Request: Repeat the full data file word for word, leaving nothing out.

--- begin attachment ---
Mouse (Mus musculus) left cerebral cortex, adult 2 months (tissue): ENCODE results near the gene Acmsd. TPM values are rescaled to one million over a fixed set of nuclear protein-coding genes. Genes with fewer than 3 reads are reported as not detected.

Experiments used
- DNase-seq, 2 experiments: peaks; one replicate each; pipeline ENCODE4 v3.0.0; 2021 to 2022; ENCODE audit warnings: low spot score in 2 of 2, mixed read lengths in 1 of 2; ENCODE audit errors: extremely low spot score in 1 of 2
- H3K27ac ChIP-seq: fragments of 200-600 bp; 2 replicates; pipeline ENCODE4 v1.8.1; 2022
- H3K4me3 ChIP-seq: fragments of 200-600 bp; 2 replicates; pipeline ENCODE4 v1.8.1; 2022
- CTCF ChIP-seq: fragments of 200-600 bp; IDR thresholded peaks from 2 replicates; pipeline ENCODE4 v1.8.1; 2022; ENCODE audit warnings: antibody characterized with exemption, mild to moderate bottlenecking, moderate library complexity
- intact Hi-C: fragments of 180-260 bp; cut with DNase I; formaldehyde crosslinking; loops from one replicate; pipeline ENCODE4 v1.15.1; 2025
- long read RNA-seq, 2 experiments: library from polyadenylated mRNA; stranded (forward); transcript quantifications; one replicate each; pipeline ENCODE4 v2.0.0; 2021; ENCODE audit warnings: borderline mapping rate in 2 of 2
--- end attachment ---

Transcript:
Mouse (Mus musculus) left cerebral cortex, adult 2 months (tissue): ENCODE results near the gene Acmsd. TPM values are rescaled to one million over a fixed set of nuclear protein-coding genes. Genes with fewer than 3 reads are reported as not detected.

Experiments used
- DNase-seq, 2 experiments: peaks; one replicate each; pipeline ENCODE4 v3.0.0; 2021 to 2022; ENCODE audit warnings: low spot score in 2 of 2, mixed read lengths in 1 of 2; ENCODE audit errors: extremely low spot score in 1 of 2
- H3K27ac ChIP-seq: fragments of 200-600 bp; 2 replicates; pipeline ENCODE4 v1.8.1; 2022
- H3K4me3 ChIP-seq: fragments of 200-600 bp; 2 replicates; pipeline ENCODE4 v1.8.1; 2022
- CTCF ChIP-seq: fragments of 200-600 bp; IDR thresholded peaks from 2 replicates; pipeline ENCODE4 v1.8.1; 2022; ENCODE audit warnings: antibody characterized with exemption, mild to moderate bottlenecking, moderate library complexity
- intact Hi-C: fragments of 180-260 bp; cut with DNase I; formaldehyde crosslinking; loops from one replicate; pipeline ENCODE4 v1.15.1; 2025
- long read RNA-seq, 2 experiments: library from polyadenylated mRNA; stranded (forward); transcript quantifications; one replicate each; pipeline ENCODE4 v2.0.0; 2021; ENCODE audit warnings: borderline mapping rate in 2 of 2